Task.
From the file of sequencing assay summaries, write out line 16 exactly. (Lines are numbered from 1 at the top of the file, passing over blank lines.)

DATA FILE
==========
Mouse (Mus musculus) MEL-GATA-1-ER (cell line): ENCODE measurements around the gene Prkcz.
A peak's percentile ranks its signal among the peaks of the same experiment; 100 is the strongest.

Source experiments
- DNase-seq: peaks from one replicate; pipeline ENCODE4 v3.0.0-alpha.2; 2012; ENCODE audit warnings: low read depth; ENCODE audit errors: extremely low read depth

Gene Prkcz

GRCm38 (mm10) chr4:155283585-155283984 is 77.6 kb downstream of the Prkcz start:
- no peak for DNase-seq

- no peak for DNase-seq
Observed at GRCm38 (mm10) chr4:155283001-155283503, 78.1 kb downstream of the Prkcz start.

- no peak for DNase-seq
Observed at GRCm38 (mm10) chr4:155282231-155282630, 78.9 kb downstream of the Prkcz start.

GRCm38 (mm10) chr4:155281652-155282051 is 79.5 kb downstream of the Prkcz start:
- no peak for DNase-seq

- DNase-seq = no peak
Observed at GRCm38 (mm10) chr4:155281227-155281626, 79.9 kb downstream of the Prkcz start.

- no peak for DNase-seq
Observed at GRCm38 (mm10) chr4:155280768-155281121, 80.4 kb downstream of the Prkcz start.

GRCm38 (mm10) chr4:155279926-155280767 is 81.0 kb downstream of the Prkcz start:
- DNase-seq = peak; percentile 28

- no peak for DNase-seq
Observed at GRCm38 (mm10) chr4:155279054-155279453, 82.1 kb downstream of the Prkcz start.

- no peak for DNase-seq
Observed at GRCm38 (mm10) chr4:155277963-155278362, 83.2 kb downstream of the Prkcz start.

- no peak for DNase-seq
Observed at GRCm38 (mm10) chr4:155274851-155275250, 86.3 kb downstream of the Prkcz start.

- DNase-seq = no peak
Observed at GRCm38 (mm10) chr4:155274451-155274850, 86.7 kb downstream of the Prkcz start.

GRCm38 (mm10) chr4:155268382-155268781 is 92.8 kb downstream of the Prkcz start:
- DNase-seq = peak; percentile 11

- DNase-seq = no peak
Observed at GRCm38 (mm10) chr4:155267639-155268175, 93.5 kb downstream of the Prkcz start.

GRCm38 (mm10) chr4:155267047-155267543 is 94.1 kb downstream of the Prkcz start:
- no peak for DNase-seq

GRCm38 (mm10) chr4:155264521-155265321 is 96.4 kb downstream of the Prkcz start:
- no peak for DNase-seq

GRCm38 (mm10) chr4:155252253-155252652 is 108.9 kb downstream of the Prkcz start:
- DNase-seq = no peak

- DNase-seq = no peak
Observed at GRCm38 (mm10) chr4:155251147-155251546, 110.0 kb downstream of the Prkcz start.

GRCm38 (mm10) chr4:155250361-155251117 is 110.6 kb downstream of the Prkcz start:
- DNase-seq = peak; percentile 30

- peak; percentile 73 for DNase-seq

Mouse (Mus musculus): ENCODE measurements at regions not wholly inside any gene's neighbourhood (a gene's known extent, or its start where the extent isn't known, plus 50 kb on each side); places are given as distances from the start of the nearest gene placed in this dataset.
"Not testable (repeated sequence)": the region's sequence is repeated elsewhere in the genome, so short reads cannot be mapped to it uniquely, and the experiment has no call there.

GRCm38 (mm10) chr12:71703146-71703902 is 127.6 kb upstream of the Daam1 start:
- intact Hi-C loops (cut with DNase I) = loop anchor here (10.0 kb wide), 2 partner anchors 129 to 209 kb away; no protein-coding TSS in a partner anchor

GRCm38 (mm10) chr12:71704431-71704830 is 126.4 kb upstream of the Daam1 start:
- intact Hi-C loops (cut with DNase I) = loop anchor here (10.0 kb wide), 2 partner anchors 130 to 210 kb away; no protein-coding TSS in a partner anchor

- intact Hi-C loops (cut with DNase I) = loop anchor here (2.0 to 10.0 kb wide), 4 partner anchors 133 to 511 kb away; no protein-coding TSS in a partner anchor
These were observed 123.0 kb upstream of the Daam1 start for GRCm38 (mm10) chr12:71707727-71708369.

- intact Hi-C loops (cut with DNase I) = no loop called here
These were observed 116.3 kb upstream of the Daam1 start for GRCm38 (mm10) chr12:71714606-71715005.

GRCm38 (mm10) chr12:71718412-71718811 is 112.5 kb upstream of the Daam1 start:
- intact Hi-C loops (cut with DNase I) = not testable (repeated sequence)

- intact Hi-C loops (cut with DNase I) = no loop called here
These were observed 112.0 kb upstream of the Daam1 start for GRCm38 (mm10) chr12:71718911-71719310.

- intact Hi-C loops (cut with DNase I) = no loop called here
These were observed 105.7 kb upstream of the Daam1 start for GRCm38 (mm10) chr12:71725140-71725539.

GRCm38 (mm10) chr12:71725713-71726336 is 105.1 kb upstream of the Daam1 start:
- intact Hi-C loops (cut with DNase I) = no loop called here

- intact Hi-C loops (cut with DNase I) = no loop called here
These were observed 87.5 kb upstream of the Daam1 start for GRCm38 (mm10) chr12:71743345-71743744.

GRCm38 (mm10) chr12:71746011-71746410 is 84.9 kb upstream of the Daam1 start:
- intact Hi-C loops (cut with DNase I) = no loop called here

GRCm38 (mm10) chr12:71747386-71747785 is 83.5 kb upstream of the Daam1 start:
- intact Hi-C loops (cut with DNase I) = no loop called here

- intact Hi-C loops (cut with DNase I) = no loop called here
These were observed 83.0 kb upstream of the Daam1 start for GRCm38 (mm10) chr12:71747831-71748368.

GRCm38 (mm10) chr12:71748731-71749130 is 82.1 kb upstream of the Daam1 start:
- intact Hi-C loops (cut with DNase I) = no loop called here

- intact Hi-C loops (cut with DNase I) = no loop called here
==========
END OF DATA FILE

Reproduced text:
- no peak for DNase-seq